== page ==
j. You always see the world to be against you and therefore you find it difficult to truly connect with people
k. Pessimism is your best friend
l. It is difficult to hold yourself accountable and always engage in blame games
m. Diminished interest in self-care
n. You always doubt good things that come to you. You also doubt good intentions and act in ways that will encourage self-fulfilling theory.
o. You are in the habit of blocking out your emotions and blocking out other people
p. You are very toxic
2. How can I be happy?
We have listed a hand full of ways to stay happy and not hate yourself, such as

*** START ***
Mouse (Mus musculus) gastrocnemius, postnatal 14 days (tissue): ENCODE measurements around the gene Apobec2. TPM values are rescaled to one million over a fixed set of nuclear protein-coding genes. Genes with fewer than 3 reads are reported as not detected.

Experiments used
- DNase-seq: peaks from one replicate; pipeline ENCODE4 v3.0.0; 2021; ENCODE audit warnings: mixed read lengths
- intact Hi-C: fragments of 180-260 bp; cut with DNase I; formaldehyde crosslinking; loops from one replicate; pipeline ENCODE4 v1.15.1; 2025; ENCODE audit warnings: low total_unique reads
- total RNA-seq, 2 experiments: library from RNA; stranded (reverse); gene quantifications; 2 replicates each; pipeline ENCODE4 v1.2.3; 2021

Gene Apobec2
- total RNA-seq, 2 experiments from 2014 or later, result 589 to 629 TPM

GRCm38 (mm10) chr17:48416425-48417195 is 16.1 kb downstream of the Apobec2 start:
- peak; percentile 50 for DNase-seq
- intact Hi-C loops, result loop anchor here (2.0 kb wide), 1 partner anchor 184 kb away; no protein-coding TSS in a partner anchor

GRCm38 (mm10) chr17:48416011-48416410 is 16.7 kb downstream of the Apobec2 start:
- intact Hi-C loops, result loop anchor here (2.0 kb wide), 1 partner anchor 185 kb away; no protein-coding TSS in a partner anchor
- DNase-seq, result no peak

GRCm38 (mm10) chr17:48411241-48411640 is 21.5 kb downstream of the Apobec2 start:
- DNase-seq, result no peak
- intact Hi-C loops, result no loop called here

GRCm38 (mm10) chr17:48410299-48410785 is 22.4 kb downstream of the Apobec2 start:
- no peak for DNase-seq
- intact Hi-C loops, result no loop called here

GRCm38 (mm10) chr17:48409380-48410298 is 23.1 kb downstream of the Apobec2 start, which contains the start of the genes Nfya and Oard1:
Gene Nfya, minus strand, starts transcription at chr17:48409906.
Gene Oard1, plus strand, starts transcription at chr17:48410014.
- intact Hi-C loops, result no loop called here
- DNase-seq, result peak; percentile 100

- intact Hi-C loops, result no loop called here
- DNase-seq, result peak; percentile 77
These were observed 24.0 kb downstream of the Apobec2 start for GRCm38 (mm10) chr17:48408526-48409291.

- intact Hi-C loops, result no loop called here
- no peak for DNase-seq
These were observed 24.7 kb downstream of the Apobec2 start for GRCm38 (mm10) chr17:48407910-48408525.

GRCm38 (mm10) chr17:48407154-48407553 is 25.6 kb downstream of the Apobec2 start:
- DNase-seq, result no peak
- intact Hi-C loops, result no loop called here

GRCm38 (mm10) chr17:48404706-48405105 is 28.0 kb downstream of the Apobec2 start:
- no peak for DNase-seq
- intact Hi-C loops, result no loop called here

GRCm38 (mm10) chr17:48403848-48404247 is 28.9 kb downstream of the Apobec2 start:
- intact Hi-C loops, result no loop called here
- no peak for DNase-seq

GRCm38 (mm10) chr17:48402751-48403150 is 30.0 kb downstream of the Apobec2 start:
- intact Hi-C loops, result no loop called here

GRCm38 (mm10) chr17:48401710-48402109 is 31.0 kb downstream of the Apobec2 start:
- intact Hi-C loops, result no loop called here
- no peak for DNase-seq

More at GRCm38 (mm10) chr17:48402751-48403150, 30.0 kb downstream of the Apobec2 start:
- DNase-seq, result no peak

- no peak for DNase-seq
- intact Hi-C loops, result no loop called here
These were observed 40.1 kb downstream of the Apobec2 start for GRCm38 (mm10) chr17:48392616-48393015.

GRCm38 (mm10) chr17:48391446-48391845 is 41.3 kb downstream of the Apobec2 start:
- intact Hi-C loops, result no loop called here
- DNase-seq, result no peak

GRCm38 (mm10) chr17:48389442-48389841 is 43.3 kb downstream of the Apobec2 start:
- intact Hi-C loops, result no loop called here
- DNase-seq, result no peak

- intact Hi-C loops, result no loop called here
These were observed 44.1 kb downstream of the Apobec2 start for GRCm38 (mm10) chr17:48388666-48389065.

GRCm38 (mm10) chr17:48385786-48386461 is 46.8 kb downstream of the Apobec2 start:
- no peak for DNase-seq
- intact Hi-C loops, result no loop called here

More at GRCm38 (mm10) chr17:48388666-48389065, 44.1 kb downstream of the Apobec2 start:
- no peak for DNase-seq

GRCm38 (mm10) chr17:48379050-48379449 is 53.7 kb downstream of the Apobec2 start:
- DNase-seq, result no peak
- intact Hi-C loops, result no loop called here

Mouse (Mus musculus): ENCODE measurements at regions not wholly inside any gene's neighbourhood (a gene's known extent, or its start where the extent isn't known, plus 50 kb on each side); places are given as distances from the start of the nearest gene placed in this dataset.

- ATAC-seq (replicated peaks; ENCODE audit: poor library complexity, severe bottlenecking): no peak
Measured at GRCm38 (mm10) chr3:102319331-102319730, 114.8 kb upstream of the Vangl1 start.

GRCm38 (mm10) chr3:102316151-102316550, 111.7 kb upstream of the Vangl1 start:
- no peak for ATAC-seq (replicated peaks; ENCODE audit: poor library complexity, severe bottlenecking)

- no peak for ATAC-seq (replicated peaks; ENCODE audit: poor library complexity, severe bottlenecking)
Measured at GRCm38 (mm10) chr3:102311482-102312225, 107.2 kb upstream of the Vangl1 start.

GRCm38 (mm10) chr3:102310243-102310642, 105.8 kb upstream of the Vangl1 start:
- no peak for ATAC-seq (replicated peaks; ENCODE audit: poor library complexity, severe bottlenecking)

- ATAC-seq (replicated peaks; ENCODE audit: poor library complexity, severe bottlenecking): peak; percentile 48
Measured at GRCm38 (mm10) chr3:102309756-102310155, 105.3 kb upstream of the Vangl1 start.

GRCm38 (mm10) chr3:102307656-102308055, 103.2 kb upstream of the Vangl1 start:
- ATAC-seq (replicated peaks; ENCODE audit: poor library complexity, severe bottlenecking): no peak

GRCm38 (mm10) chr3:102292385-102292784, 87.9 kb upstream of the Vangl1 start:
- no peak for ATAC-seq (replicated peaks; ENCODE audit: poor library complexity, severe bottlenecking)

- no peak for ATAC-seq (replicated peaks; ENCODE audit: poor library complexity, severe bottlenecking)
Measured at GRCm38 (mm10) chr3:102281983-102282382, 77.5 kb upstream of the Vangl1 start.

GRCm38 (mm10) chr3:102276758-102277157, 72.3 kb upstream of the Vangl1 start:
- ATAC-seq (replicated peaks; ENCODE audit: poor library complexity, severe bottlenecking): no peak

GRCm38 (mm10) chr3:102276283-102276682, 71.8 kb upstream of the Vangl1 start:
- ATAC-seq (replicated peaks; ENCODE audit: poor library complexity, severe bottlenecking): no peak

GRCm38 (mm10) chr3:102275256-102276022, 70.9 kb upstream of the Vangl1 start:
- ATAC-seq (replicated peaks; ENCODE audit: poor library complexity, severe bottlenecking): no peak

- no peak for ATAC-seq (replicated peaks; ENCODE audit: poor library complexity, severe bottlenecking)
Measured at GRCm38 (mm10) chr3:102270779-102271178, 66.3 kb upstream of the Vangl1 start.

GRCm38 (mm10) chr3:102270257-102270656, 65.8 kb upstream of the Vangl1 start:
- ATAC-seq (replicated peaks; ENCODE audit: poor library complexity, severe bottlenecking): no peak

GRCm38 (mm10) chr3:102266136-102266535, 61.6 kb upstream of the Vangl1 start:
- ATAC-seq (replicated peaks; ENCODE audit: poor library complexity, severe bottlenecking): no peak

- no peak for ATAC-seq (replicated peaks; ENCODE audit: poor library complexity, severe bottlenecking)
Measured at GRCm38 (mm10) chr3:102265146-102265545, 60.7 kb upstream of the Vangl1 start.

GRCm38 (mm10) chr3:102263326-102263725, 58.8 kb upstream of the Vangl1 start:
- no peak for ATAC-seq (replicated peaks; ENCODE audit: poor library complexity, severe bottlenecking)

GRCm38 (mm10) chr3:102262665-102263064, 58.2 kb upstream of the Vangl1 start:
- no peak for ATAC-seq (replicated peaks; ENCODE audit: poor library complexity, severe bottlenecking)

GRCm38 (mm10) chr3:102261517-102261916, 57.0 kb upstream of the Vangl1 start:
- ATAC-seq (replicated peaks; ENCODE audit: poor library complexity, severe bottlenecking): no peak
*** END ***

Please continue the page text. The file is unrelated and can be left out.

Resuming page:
Self-hate is both emotionally and mentally burdensome and if sustained, it can drive a person to self-harm. In this article, we have provided tips on what to do when you hate your life so much. We’ve done this by trying to help you understand self-hate, how to know if you hate yourself, what to do if you hate your life so much, and how to be happy and not hate yourself. Life is fond of dishing out experiences we never imagined and some of them are unpleasant. If you feel life is terrible, understand that you are not alone and many people are willing to help you get into the habit of winning.